Close-up photography or macro photography can open up a whole new world of creative possibilities for you as an artist. It can challenge your powers of observation by forcing you to look at an object from different viewpoints in order to find interesting patterns, shapes, and textures. I know that when I haven’t picked up my camera in a while, close-up photography is one of the best ways I know of to get that creative mojo back. If you’ve never really given this form of photography a chance, here are some tips to help get you started.
Get a Macro Lens
A macro lens allows for closer focusing distances than can be achieved without one. With a macro lens you’ll be able to get really close to your subject and capture the most amount of fine detail. There are plenty of macro lenses to choose from. I currently a Nikon 60mm macro lens (see my resources page for more gear info). There are also macro lenses available for smartphones like this one from Moment. This is the lens I used on my iPhone to shoot the blade of grass image at the top of this post. What if you can’t spring for a macro lens? You can still create interesting close-up images by getting as close to your subject as your non-macro lens will allow. You can then do some creative cropping using an image editing application. Also, a tripod can be very helpful in keeping images tack sharp at close focusing distances.
Find Some Objects
What makes close-up or macro photography so accessible, is that there’s no need to travel to a scenic location to create interesting images. Simply look around your house, garage, or yard for some interesting utensils, tools, etc. I find that I’m always on the lookout for new objects that could make interesting subjects. Consider scanning yard sales in your area, or even look for items at your local home center, Target, or Ikea. The image above left is a close-up of a knot in a hockey net that was in our back yard. The image on the right is a close-up of a glass turtle shell.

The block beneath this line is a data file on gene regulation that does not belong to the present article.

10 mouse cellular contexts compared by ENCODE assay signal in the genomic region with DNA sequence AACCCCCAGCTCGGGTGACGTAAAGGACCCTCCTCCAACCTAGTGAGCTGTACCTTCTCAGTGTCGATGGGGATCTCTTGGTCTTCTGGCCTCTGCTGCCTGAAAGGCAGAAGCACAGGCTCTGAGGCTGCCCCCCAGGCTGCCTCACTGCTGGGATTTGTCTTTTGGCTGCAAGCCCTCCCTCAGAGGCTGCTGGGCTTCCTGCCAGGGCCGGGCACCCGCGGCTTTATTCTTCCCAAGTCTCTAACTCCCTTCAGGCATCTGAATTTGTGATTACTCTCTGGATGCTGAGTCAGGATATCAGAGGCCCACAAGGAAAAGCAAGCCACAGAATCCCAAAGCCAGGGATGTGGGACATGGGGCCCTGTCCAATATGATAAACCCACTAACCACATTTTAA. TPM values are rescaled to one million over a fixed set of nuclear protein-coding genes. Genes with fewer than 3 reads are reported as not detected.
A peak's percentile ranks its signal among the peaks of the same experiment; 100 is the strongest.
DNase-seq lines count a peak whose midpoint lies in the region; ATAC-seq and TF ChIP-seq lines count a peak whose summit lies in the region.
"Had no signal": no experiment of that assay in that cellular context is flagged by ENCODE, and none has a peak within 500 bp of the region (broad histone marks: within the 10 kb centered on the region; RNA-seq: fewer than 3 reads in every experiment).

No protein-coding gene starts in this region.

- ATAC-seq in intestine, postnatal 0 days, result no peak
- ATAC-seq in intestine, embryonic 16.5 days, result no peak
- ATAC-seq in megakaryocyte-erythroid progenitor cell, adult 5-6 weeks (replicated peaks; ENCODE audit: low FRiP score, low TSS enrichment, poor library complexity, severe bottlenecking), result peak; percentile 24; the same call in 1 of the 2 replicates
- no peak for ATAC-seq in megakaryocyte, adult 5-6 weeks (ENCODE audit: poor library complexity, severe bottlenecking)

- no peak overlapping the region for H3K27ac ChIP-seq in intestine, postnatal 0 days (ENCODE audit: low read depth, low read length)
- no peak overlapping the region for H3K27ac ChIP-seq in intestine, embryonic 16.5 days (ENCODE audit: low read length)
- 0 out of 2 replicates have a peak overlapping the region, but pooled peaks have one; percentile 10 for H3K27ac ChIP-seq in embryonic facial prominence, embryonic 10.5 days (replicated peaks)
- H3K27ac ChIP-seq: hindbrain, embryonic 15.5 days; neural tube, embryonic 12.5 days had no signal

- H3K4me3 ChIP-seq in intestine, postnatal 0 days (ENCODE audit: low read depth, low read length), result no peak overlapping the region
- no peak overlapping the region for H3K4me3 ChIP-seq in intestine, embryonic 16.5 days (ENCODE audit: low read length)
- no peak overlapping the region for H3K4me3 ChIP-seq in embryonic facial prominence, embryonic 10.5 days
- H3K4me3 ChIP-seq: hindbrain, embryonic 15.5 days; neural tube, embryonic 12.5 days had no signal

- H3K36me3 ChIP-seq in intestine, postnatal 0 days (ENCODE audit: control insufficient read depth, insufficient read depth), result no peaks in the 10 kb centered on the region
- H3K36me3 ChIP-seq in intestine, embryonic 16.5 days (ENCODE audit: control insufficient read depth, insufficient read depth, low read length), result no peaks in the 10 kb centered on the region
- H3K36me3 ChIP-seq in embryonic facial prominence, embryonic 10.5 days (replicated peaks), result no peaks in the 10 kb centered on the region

Get Unusually Close
Getting really close-up can make ordinary objects look extraordinary. It’s often the most unexpected way of viewing an object that results in the most interesting final image. Look for opportunities to get “unusually close” to the object. Shoot from different angles and viewpoints. Take time to look for interesting patterns and shapes that take form in your camera’s frame. This is the time to experiment.
Do Some Creative Post-Processing
The real creative magic happens during post-processing. This is when I look at different cropping options and experiment with different color and monochrome effects. In many cases the original object becomes hard to identify and the final image becomes more abstract. It’s all a matter of personal taste at this point. I like to use Adobe Bridge or Lightroom to review my images, and then do most of my post-processing in Photoshop, incorporating different effects like the ones from the Nik Collection. Lately, I’ve begun to experiment with Luminar, which is a promising alternative to Photoshop, and has some pretty cool built-in effects. If you choose to do all of your image editing on a smartphone, there are many image editing options to choose from for both iOS and Android.
Give Close-Up Photography a Try
Close-up photography can be a fun and creative way to make beautiful images without having to travel very far. It’s a great way to kickstart your creativity when you find yourself stuck. Go ahead and find some objects and start shooting pictures right on your kitchen table. From there, the creative possibilities are endless.
Check out these articles for more information about close-up photography: